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Deemed Election by Former Spouse:

The DD Form 2656 does not require a former spouse's signature. To prevent that former spouse from being at the mercy of a retiring servicemember who does not elect former spouse coverage,10 U.S.Code § 1450(3) authorizes the former spouse directly to elect former spouse coverage.The former spouse may do this deemed election within one year of the order requiring former spouse SBP coverage by completing a DD Form 2656-10, Survivor Benefit Plan (SBP) / Reserve Component (RC) SBP Request For Deemed Election.

Military Divorce Guide

I think election just means selection or choosing. But I cannot figure out what deemed means, although I know deem means judge, as in "this will be deemed unnecessary". I think deem in this context is a legal term, but I cannot penetrate its meaning. Wikipedia confirms it is a legal term:

Deem in law is used to treat something as if it were really something else or it has qualities it does not have.

But I still don't understand what deemed election is.

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Duhaime.com defines deem as meaning

To accept a document or an event as conclusive of a certain status in the absence of evidence or facts which would normally be required to prove that status.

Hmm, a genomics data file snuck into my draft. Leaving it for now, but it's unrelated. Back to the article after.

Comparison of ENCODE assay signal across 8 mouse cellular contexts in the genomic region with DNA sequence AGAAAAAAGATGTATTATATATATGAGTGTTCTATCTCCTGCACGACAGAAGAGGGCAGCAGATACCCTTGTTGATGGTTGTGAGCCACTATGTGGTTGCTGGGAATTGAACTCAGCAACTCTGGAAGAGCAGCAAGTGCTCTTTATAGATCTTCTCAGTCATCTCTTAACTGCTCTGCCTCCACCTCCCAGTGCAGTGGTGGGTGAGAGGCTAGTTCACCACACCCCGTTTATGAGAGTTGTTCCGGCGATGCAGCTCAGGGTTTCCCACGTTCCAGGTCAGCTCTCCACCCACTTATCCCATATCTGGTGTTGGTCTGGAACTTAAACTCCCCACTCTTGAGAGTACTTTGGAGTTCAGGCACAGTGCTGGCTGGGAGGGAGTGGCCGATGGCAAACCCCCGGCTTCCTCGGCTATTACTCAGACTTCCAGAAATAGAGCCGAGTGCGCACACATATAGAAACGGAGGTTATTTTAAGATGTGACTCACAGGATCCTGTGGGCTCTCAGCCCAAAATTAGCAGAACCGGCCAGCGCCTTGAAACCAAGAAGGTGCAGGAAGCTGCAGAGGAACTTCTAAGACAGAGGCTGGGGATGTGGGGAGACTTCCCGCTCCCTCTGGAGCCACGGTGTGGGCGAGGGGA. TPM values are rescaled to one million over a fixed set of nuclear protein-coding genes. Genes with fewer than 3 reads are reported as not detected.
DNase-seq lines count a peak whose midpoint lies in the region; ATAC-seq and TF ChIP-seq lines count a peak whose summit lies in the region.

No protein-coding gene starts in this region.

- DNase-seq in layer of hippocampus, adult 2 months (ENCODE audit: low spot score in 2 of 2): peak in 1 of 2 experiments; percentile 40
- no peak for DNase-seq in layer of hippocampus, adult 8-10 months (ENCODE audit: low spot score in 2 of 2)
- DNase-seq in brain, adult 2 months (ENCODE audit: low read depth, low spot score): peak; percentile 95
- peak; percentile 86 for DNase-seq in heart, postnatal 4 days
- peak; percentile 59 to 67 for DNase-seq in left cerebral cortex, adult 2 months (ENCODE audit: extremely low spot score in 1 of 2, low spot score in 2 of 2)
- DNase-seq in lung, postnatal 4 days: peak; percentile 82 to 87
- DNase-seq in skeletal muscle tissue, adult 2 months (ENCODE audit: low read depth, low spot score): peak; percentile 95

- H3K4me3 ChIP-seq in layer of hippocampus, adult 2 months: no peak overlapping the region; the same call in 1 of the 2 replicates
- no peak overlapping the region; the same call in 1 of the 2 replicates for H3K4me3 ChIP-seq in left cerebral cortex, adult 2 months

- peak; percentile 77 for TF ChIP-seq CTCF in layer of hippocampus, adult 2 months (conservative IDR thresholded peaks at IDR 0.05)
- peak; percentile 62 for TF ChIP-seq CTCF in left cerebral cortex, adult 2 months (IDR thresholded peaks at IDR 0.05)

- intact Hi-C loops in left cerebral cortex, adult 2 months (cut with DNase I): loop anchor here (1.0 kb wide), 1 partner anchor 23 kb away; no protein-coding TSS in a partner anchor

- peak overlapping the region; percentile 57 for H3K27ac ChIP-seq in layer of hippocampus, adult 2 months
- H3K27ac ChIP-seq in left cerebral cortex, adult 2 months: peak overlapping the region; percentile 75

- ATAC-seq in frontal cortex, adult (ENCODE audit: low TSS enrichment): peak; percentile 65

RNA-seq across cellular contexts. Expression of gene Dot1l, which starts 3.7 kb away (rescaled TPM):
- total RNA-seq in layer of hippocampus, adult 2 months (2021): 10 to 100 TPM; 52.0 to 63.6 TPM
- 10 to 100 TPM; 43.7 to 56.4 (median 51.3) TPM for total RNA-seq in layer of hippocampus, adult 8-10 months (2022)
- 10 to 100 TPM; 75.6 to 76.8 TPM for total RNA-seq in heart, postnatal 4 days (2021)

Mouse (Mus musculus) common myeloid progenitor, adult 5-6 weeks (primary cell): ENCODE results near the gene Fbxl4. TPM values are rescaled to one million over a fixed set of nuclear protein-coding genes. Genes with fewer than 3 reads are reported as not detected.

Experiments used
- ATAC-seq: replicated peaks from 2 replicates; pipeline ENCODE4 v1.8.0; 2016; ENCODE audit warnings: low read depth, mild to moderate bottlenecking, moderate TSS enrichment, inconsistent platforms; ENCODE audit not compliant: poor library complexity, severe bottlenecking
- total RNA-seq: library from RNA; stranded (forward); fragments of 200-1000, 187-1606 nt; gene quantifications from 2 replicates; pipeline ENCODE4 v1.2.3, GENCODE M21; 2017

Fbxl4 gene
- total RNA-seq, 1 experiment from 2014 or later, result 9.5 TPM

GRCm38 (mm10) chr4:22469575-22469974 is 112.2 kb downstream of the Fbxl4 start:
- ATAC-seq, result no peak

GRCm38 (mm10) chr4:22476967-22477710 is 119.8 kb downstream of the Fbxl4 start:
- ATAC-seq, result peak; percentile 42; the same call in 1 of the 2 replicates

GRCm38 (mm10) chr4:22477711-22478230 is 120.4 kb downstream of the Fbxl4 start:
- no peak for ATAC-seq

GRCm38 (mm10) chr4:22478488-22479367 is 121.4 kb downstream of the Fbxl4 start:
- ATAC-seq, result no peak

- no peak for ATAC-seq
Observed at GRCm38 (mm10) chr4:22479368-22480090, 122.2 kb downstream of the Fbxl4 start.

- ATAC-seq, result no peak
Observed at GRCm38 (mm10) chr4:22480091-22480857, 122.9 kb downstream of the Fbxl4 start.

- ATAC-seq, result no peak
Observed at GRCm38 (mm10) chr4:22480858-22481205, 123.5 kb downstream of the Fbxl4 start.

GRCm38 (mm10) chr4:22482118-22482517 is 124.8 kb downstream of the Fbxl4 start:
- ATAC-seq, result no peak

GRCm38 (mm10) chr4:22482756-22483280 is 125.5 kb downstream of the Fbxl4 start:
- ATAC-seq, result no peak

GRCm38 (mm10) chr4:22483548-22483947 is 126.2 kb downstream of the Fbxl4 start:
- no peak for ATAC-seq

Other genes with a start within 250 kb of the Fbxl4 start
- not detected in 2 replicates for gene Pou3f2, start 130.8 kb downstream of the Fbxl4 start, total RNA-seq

This definition is pretty close to "pretend for legal purposes".

If the former spouse fills out "a DD Form 2656-10", the government will pretend that that the retiring service member chose "former spouse coverage". This is a "deemed election" instead of a regular "election", because the government knows that the retiring service member did not actually make that "election" (choice), but the government will "deem" (pretend for legal purposes) that he or she did make that choice.

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  • Thank you so much @Jasper. You have perfectly answered my question though I'm still confused as I don't why a former spouse would be given the right to choose himself/herself as the recipient of the benefit money. Shouldn't this be an exclusive right to the service member? – Sara Dec 28 '17 at 3:28
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    @Sara A divorce might not be amicable, and the service member may not choose what is best for the former spouse wants. The former spouse is entitled to certain medical coverage, so this is a convenient legal device designed to make sure everyone gets what they want. – Andrew Dec 28 '17 at 3:41

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